InsightsKeeping you informed on the latest trends, technologies and solutions.
- Banking Financial and Insurance
- Broadcast and Entertainment
- Construction and Engineering
- Chemical/Petrochemical (excl. Oil & Gas)
- Data Center/Colocation/Hosting
- Military, Defense, Aerospace and Missile
- Nuclear Power
- Oil and Gas
- Power Generation
With projections of up to 50 billion Internet of Things (IoT) connected devices by 2020, many industries are finding ways to leverage IoT. Data Centers and Edge computing sites are uniquely positioned to leverage IoT and improve visibility, efficiency, availability and scalability, for a more profitable business.
The IT landscape continues to change. Trends are driving more and more computing to the "edge of the network". Professionals today are asking what this means to their infrastructure power systems.
The only certainty in computing is that change is coming. What will that mean for the data center of the future? Bigger? Or smaller? Faster? Better? Sure, but how?
Marketing and IT should be intimate friends, often they’re barely fleeting acquaintances. As a marketer, working in a business enabling the digital applications of the digital world, I see both sides, and they are now, and are becoming more intertwined and interdependent.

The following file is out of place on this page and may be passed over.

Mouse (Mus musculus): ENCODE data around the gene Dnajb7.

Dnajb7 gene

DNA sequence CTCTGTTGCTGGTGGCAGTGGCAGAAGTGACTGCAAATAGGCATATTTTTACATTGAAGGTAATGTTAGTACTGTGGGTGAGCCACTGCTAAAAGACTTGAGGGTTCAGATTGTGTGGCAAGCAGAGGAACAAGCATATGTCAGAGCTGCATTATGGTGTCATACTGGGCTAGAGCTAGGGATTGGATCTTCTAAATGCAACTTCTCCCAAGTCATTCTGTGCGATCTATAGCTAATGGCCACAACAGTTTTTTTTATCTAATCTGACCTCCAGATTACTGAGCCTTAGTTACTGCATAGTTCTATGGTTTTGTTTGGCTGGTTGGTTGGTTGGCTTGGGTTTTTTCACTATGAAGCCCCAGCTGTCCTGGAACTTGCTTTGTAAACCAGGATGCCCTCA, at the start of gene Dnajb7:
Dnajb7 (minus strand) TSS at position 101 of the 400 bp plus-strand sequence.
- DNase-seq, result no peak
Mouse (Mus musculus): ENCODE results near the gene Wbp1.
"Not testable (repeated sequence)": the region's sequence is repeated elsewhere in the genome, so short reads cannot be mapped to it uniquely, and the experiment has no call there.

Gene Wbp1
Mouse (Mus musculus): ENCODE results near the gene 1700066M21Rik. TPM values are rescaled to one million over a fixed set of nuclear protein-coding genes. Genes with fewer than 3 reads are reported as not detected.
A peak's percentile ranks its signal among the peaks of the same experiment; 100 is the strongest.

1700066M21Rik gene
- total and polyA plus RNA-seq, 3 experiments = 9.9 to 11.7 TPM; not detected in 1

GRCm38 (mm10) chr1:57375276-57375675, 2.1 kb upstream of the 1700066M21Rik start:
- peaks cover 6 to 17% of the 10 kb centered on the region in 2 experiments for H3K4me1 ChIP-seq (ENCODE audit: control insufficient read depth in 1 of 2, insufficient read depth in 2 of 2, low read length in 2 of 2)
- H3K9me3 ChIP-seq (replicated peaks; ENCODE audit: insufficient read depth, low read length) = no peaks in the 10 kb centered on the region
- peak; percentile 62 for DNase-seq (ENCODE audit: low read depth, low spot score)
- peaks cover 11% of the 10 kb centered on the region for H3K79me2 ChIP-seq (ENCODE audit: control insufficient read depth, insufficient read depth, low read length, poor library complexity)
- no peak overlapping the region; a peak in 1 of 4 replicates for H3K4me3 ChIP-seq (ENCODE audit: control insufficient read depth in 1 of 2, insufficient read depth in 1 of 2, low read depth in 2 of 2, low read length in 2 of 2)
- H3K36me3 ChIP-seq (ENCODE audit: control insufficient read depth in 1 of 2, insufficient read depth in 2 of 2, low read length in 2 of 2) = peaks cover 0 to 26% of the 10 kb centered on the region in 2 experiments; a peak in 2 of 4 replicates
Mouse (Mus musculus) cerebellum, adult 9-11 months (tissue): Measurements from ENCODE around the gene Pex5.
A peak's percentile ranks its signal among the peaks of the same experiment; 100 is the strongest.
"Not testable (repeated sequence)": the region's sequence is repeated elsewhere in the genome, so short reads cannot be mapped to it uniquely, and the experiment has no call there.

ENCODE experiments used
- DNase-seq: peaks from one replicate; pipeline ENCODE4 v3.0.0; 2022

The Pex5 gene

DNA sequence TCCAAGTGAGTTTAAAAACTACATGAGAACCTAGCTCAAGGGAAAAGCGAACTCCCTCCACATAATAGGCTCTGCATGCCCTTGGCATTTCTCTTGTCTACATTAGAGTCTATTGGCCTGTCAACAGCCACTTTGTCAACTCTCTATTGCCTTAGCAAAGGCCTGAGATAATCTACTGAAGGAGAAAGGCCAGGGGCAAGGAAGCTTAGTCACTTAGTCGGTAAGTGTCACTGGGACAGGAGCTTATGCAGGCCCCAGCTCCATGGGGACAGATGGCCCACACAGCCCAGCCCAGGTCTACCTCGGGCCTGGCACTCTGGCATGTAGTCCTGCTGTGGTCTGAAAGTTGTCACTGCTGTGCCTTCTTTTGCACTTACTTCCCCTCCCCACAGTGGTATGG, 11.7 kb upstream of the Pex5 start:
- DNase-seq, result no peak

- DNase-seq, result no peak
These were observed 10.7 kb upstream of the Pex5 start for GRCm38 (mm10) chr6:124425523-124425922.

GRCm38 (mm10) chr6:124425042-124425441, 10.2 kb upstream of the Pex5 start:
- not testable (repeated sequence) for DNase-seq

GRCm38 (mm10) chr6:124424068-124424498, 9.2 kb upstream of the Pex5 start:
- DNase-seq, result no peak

Mobile devices have fast become the most important screen for consumers, to the point that firefighters are weighing in on our digital addictions.
I must confess that I was not immune to the Pokemon Go craze. Like many others, last summer I observed people hunting Squirtles and Bulbasaurs. I also witnessed the first world frustrations of people getting frustrated because the game would not load when they were sure there must be a Pikachu close to hand.
Years later and countless hours spent trawling up motorways and crawling around cities, that dream had been firmly wiped from my mind. Yet in the near future, it looks like becoming a reality for the next learner generation.
I vaguely remember when I first came across the concept of the data center. In fact, it was the discovery of a seemingly obscure and futuristic sounding thing called a ‘mainframe’.